Albert Leonard, born near Logan Ohio attended the Ohio Central Normal School, and graduated with a master's degree from Ohio University. In 1897, he joined Syracuse University as professor of pedagogy and Dean of the College of Liberal Arts. He assumed his administrative position at Michigan State Normal College in July of 1900.
Prior to his appointment the State Board of Education decided that the President of the Normal College would oversee the principals at the two new normal schools in the state, Central and Northern as well as a principal at Michigan Normal. This was a position held for only one year before the State Board dissolved the position and settled on a new governance model.
Leonard stayed in Ypsilanti until moving to Boston to serve in the Educational Department of Houghton, Mifflin, and Co. In 1907, he assumed responsibility of the Schools at New Rochelle, New York and held the position until this death in 1931.
Born in Manchester, Vermont, Elmer A. Lyman was the head of Mathematics Department at the Normal College for less than a year prior to his appointment as principal of the College. Lyman attended the University of Michigan, graduating in 1886 and worked for public schools in Kansas and Ohio for four years after graduation. He returned to teach at the University of Michigan before joining faculty of the Michigan State Normal College in 1898.
When the State Board of Education dissolved the role or President of the Normal School System in Michigan Lyman returned to his position as the head of Mathematics, a position he then held until his death in 1936 at the age of 73.
Lewis Henry Jones was born in Indiana, grandson of an anti-slavery agitator, raised Quaker. He attended Spiceland Academy, as his predecessor Richard G. Boone had, and graduated from the Oswego Normal school in New York. In 1872 Jones took a position teaching natural science at the Indiana State Normal School at Terre Haute and from there he rose the ranks to superintendent of the Indianapolis Public Schools and served the National Council of Education.
He was appointed Superintendent to the Cleveland Public Schools and served until 1902 when he took the post as President of the Michigan State Normal College at the age of 58. He took the post with the understanding that he could have the authority to hire and fire faculty, the initiative to determining institutional policy, and that he would only stay ten year. He purchased the Samuel Post mansion, repaired it and moved in with his 16 year old daughter Edith (who later married Harry Shaefer).
Jones saw a rapid increase in enrollment; and with the State Legislature overseeing three normal schools (an increase with the addition of Western) and one normal college, funding was not released in a manner that could address class sizes of 60-70 or delay in completing the new science facility (Sherzer Hall). Jones was successful in obtaining funds to complete the science hall; construct additions to the training school building, and obtain drawings for an auditorium (Pease). He removed the entrance examination requirements for high school graduates to complete two or four-year life certificate courses; expanded domestic science and manual training and in 1904 installed courses for rural school teachers.
Jones remained in Ypsilanti after his retirement for five years until his death in 1917 at the home of his daughter.
Charles McKenny was born near Dimondale, Michigan September 15, 1860. He earned a degree at the Michigan Agricultural College as well as two degrees from Olivet College. He taught in the Charlotte schools, then became principal of the Vermontville high school. He became professor of English and History at Olivet College before being appointed principal of the new Central Normal School in 1896. He left Central in 1900 to accept the presidency of the Wisconsin Normal School at Milwaukee. In 1912, he returned to Michigan with his wife and three children to accept the Presidency of the Michigan State Normal School.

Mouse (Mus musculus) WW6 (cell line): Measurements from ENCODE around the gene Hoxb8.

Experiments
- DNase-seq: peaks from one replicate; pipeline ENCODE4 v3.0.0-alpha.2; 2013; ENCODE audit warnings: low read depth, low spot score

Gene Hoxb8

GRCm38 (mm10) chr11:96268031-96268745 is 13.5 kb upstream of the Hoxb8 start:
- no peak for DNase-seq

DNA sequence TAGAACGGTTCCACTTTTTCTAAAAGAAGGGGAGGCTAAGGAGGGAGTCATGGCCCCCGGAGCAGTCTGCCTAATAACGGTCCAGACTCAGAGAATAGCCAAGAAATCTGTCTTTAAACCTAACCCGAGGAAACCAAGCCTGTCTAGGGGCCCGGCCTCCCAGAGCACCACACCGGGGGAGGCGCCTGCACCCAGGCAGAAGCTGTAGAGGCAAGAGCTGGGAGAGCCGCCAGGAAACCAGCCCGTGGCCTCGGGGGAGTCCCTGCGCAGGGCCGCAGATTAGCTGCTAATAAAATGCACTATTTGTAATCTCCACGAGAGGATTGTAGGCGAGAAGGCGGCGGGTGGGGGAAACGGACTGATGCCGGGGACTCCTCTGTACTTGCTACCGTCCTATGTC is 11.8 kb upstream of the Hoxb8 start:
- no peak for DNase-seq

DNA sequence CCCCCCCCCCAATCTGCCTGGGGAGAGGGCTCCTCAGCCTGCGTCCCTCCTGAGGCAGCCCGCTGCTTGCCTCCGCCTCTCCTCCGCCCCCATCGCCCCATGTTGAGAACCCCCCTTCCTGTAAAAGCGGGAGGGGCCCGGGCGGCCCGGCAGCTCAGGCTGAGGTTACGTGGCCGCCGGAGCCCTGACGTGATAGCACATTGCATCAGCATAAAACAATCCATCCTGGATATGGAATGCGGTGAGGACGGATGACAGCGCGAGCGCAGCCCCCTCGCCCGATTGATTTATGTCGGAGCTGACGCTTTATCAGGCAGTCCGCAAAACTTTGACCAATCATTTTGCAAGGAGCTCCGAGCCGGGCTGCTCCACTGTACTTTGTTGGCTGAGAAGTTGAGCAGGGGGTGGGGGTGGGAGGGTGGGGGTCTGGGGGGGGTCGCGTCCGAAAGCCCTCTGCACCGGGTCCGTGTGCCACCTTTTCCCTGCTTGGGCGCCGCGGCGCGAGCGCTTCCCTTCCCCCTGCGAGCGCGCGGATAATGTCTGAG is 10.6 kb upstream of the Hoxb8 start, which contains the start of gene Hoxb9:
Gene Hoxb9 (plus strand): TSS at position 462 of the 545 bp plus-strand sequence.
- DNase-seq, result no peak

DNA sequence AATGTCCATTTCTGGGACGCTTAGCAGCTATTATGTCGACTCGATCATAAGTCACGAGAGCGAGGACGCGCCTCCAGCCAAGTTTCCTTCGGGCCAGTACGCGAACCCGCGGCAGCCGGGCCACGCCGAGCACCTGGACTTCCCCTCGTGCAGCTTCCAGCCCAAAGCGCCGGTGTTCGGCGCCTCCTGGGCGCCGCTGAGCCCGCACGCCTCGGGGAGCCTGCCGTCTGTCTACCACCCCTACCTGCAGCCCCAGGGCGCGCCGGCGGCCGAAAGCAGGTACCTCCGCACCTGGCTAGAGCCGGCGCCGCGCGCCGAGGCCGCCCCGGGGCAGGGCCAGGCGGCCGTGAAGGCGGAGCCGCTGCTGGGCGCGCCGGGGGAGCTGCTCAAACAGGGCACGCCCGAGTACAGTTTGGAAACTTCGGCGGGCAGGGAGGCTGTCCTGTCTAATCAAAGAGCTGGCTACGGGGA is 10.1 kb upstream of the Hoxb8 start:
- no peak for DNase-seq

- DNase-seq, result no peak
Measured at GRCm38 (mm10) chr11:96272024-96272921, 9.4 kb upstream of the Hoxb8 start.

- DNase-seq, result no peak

Within the first year of his leadership, McKenny secured a commitment from the State Legislator for a $100,000 a year financial appropriation. These secured funds allowed for the completion of a men's gymnasium, a green house, a health cottage, an auditorium (Pease Hall), a building intended for domestic science but devoted to industrial arts and administrative offices (Boone Hall), and the renovation of the old gymnasium. Between this first effort to improve the campus and the inauguration of a second effort to expand the campus in 1927, the rural consolidated Lincoln School was built in 1924. This second expansion was to be a six year effort to bring the funding to the Normal College in line with the other institutions of higher learning in Michigan, but with the onset of the Great Depression only the Library (Ford Hall) in was completed in 1929. A student Union was built in 1931 with private funds and was named for Charles McKenny.
Educational offerings expanded to include the Extension Department (1921), which served as off-campus continuing education; Department of Special Education in 1923, a project to consolidate the 13 rural school districts south of Ypsilanti into the Lincoln Consolidated School which would be used as a laboratory school by Normal; a campus laboratory school, Roosevelt High School was complete in 1925 and served as both a laboratory high school as well as an expanded elementary.
McKenny was active in professional and community organizations as well serving the National Society for Scientific Study of Education ( a precursor organisation to the American Association of Teachers Colleges, AATC), the AATC, American Council on Education, National Council of Normal School Presidents and Principals, the Michigan Schoolmasters Club, Michigan Authors Association and the Ypsilanti Chamber of Commerce. McKenny died in September of 1933.